IHI in Liberia serves impoverished adults, many of whom have been displaced by or suffered severe losses from Liberia’s civil war (1989-2003). Ninety percent of the learners are women who have dropped out of school to make a subsistence living selling goods in the marketplace. The women represent various ethnic groups but all face similar challenges related to lack of access to resources. “Market women,” as they are called, work in squalid conditions, where their children, whom they must care for while they work, face danger and disease. IHI literacy classes cover reading, writing, math, science, social studies, with particular emphasis on issues related to daily life. IHI programming also focuses on health – with a community health center outside of Monrovia, IHI sees roughly 17,000 patients per year. Because of this, IHI has integrated health education along with the instruction and grants in small business development. Learners receive National Ministry of Education certification for completion of IHI courses.
The majority of learners speak the local languages of Bassa, Grebo, Kru, Kissi, Vai, Kpelle, Loma, Krahn, and Gola and are of the same ethnic groups as the language. Some of them do speak minimal English. A primary goal of IHI courses is to help learners actively build self-confidence and leadership to confront social and political realities that threaten their dignity and human rights.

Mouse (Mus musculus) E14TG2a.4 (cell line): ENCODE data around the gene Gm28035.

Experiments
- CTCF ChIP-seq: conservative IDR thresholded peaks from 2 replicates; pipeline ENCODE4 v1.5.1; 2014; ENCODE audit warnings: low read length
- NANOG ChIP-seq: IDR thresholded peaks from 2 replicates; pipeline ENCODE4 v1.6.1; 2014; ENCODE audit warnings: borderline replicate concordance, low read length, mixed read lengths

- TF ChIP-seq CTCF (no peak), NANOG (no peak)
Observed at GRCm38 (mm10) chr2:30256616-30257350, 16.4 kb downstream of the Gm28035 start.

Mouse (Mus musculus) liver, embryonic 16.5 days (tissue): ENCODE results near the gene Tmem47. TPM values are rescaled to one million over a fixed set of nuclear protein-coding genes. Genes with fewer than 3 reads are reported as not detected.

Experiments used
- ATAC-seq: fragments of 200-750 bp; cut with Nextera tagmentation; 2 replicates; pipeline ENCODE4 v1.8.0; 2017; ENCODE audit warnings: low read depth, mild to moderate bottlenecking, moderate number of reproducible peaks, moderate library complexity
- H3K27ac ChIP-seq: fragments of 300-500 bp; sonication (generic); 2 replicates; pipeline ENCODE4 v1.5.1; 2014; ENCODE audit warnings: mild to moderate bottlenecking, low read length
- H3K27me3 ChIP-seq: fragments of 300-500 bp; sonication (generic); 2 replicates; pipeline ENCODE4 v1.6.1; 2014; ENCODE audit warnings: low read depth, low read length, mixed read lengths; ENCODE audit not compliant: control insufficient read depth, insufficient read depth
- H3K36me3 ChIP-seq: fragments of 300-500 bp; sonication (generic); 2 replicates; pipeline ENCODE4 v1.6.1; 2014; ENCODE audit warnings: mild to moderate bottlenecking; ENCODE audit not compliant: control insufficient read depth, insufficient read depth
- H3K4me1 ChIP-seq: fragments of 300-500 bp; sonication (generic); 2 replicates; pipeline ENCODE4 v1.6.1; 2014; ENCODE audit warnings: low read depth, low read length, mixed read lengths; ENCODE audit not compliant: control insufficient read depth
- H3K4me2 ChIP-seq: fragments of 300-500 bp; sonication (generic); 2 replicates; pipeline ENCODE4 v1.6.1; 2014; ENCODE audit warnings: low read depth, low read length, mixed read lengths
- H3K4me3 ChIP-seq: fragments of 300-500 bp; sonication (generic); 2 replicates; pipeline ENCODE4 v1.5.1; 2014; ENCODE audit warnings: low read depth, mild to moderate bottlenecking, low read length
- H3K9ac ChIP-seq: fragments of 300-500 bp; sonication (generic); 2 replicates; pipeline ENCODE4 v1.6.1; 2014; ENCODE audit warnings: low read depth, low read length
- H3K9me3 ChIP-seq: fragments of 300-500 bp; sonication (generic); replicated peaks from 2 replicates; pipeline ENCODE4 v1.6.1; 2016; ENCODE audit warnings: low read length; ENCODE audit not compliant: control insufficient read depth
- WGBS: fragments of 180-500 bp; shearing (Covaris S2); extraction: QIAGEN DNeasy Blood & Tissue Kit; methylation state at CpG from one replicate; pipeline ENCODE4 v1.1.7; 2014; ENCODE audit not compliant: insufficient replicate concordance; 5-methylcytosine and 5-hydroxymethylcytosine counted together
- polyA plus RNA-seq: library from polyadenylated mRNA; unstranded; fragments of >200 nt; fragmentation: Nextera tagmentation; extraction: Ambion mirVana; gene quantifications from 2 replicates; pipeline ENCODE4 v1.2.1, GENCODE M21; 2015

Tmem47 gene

A primary goal of IHI courses is to help learners actively build self-confidence and leadership to confront social and political realities that threaten their dignity and human rights.
“We believe that civic and economic participation by grassroots, concerned, conscientious literate women is essential to this process. Before I use to ask people to write my name. But now I can write my name in the bank, at my church and even at my children PTA (Parent Teacher Association) meeting. I want to thank God one more time for you (ED) bringing this school to us in Liberia that make most of my friends here today here to know how to read and write. I am now proud of myself even my husband is proud and also my children who help me to learn to read my notes are proud."
- Bisi Iderabdullah, Director,